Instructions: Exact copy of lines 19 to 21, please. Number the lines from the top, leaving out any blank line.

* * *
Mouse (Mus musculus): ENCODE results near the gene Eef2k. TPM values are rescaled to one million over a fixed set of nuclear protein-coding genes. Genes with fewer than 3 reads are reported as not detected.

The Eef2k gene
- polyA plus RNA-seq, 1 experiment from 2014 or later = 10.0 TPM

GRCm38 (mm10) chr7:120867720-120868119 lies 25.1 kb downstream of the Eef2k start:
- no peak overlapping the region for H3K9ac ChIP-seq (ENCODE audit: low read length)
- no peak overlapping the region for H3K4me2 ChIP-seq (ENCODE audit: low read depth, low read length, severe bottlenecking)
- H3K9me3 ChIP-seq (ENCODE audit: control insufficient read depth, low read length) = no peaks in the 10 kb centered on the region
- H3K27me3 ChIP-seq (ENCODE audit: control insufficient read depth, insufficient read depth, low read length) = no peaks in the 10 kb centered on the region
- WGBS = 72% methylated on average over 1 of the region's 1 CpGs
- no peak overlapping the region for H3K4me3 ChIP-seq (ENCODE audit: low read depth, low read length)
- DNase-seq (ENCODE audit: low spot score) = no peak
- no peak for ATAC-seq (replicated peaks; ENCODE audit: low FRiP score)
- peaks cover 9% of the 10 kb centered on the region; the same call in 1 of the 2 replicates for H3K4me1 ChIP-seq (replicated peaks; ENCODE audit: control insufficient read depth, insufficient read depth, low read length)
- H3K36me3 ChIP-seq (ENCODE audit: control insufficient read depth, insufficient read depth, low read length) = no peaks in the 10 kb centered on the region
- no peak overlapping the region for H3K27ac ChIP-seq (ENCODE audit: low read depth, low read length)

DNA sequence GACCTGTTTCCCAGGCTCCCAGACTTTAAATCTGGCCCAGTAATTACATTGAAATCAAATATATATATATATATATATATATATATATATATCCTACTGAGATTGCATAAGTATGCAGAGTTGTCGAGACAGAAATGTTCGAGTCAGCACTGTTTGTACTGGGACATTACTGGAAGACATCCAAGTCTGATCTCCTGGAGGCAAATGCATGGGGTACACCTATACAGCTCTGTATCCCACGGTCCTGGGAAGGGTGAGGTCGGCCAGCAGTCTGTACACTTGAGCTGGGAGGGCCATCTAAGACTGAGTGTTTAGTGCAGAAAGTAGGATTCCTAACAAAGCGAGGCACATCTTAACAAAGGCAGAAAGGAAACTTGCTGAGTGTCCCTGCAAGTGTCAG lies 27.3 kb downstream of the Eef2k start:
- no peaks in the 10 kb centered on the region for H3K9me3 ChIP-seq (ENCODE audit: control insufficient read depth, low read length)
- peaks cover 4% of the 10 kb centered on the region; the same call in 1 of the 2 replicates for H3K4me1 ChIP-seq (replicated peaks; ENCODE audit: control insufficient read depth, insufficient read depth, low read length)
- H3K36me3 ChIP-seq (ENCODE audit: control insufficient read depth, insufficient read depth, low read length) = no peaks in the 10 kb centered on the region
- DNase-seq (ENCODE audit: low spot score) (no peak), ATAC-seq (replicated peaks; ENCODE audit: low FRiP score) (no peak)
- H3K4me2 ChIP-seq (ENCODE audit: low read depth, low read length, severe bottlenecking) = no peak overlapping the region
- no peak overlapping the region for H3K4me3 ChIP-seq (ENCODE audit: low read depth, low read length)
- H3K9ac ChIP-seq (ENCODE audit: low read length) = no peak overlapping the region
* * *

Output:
- H3K36me3 ChIP-seq (ENCODE audit: control insufficient read depth, insufficient read depth, low read length) = no peaks in the 10 kb centered on the region
- DNase-seq (ENCODE audit: low spot score) (no peak), ATAC-seq (replicated peaks; ENCODE audit: low FRiP score) (no peak)
- H3K4me2 ChIP-seq (ENCODE audit: low read depth, low read length, severe bottlenecking) = no peak overlapping the region